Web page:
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This is How Stress Affects Your Emotional and Mental Health

When someone is under chronic stress, it begins to negatively affect his or her physical, emotional, intellectual, and mental health. Many of us encounter stress from multiple sources: work, money, family, health, relationships, and other personal errands.

Stress is your body’s way of responding to any kind of demand. It can be caused by both good and bad experiences. When people feel stressed by something going on around them, their bodies react by releasing chemicals into the blood. These chemicals give people more energy and strength, which can be a good thing if their stress is directly caused by a certain danger.

However, stress can also be a bad thing if it is being created in response to something emotional and there is no outlet for this extra energy and strength. Let’s discuss different causes of stress, how stress affects you, the difference between ‘good’ or ‘positive’ stress and ‘bad’ or ‘negative’ stress, and some common facts about how stress affects people today.

According to Health.Com, stress is highly personal, with one person’s unpleasant experience being another’s exhilarating adventure. And a little bit of stress is thought to be good for memory and motivation. However, about 70% of doctor visits and 80% of serious illnesses may be exacerbated or linked to stress.

Stress triggers a hormonal fight-or-flight reaction that speeds up the heart and quickens breathing. In small amounts, stress is natural and may even be beneficial. But learning to manage stress is key to preventing health problems such as depression or insomnia.

The American Psychological Association’s “Stress in America” report provides a useful table, shown above, indicating the effects of stress on your body, your mood, and your behavior.

Stress and Anxiety Disorders

Some people who are stressed can show relatively mild outward signs of anxiety, such as fidgeting, biting their fingernails, tapping their feet, etc. In other people, chronic activation of stress hormones can contribute to severe feelings of anxiety (e.g. racing heartbeat, nausea, sweaty palms, etc.), feelings of helplessness and a sense of impending doom. Thought patterns that lead to stress can also leave people vulnerable to intense anxiety feelings.

Anxiety or dread feelings that persist for an extended period of time; which cause people to worry excessively about upcoming situations (or potential situations); which lead to avoidance; and cause people to have difficulty coping with everyday situations, may be symptoms of one or more Anxiety Disorders. Anxiety Disorders (such as Generalized Anxiety Disorder, Post-traumatic Stress Disorder or Panic Disorder) are one of the most commonly diagnosed mental disorders today.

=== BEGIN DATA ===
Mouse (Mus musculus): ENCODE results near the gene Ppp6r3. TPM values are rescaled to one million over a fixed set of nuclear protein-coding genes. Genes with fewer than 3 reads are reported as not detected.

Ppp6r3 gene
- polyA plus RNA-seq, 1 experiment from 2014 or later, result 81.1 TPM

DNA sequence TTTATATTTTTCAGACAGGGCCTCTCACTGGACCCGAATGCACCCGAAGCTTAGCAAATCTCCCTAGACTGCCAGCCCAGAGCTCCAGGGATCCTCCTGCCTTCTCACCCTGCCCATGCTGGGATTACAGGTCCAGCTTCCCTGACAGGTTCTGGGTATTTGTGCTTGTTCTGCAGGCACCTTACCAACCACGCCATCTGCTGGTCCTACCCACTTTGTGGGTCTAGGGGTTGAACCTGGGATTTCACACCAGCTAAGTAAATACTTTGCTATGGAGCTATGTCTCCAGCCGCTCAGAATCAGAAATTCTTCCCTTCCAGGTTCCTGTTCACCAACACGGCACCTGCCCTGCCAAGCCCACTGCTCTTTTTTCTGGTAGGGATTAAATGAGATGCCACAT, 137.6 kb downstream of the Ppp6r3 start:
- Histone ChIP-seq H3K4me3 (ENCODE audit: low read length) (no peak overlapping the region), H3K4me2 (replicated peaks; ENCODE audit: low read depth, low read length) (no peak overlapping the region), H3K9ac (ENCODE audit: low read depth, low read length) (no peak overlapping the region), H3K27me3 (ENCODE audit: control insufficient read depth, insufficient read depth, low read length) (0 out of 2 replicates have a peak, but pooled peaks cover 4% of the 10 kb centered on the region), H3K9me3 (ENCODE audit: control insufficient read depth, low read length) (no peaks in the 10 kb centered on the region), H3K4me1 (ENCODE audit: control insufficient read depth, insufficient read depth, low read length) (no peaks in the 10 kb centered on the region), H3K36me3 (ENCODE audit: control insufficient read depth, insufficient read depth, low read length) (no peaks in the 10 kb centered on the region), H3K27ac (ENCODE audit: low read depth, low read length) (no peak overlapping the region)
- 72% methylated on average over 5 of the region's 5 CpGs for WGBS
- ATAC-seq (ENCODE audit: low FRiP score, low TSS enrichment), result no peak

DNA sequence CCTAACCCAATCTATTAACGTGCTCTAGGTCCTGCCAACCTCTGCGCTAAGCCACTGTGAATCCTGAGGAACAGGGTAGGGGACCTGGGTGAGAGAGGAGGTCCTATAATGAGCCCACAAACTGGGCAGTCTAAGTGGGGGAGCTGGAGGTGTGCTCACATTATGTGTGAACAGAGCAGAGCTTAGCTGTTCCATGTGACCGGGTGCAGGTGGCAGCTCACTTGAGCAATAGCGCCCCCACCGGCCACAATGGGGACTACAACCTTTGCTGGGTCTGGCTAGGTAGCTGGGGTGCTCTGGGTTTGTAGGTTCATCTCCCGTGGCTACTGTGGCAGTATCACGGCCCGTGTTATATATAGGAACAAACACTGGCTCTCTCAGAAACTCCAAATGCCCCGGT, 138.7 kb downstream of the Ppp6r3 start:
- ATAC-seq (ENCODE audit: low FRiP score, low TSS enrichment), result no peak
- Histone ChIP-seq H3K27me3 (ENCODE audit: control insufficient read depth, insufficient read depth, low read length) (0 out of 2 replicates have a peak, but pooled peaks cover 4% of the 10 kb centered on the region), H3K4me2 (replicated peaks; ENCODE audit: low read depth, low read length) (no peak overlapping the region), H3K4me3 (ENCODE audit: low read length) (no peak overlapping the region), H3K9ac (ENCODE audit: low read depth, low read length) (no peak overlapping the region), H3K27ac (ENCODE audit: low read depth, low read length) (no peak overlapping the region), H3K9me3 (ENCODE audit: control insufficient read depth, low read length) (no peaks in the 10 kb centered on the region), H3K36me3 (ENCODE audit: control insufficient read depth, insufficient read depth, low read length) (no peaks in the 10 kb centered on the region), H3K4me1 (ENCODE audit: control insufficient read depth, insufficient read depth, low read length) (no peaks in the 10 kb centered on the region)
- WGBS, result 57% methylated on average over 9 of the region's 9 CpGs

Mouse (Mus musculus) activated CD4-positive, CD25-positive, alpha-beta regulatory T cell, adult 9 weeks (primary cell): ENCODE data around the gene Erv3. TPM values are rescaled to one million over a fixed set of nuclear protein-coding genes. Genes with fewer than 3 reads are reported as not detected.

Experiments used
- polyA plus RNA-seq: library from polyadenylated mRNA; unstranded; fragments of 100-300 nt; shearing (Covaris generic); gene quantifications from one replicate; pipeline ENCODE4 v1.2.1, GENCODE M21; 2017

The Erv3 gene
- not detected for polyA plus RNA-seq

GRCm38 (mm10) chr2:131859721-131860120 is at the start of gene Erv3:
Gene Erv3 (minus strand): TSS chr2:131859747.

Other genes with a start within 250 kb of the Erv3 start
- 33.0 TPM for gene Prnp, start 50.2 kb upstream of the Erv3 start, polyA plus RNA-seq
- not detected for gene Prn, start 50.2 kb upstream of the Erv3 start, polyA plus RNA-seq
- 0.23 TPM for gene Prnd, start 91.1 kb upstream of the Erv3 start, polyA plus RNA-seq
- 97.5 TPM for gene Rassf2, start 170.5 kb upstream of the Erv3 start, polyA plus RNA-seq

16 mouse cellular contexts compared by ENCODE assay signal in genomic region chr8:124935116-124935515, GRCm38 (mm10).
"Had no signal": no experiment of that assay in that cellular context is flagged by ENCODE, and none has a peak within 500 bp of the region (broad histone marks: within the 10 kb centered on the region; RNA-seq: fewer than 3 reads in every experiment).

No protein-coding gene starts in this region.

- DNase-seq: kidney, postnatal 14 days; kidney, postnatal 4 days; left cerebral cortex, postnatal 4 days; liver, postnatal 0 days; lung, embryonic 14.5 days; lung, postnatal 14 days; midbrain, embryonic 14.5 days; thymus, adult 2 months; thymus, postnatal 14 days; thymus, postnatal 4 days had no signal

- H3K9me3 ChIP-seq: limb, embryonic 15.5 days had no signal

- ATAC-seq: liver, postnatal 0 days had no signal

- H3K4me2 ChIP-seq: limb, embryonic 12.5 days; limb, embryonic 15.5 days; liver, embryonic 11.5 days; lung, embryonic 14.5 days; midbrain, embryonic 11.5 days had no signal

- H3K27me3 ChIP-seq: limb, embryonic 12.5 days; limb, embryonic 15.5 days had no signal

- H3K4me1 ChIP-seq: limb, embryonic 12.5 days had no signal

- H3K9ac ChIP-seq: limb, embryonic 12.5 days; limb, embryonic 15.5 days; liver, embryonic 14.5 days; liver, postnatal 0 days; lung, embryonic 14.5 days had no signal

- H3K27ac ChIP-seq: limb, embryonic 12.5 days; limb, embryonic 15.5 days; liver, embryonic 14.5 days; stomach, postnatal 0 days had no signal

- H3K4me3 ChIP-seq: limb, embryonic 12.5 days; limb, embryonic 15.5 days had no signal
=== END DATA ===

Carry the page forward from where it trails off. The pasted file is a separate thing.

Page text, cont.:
The continuous presence of stress hormones in the body may alter the operation and structure of some aspects of the nervous system. More specifically, stress hormones may decrease the functioning of neurons (brain cells) in a region of the brain known as the hippocampus (a part of the brain that is important for laying down new long-term memories) and in the frontal lobes (the part of the brain that is necessary for paying attention, filtering out irrelevant information, and using judgment to solve problems). As a result, people who are chronically stressed, may experience confusion, difficulty concentrating, trouble learning new information, and/or problems with decision-making.

Link between Stress & Mental Health

Although many studies have shown a link between stress and mental health problems, the reason behind this connection has remained unclear. According to a recent research from the University of California, Berkeley, has discovered new insight into why stress can be so detrimental to a person’s psyche.

Previous research has found physical differences in the brains of people with stress disorders, such as post-traumatic stress disorder (PTSD), and those without. One of the main distinctions is that the ratio of the brain’s white matter to gray matter is higher in those with stress-related mental disorders compared to those without.

People who experience chronic stress have a white matter in some areas of the brain. The UC Berkeley study wanted to find out the underlying reason for this alteration in the brain composition.

Stress and Personality Changes

The term personality is used to describe the consistent individual patterns of thoughts, emotion, and behavior that characterizes each person across time and situations. Each individual’s personality is thought to be influenced by both an inherited “genetic” component (usually called temperament) and by their interactions with the environment. Some people experience personality changes in response to stress hormones, which are part of their internal environment.

Over time, continued strain on your body from routine stress may contribute to serious health problems, such as heart disease, high blood pressure, diabetes, and other illnesses.

The following changes in personality are not uncommon to observe in people who are stressed:

  • Irritability
  • Hostility
  • Frustration
  • Anger
  • Aggressive feelings and behavior
  • Decreased interest in appearance
  • Decreased concern with punctuality
  • Obsessive/compulsive behavior (trying to cope with unwanted repeated thoughts or obsessions, by engaging in compulsive behavior rituals such as counting, checking, washing, etc.)
  • Reduced work efficiency or productivity
  • Lying or making excuses to cover up poor work
  • Excessive defensiveness or suspiciousness
  • Problems in communication
  • Social withdrawal and isolation
  • Impulsivity (expressed as impulse buying, gambling, or any similar activity)


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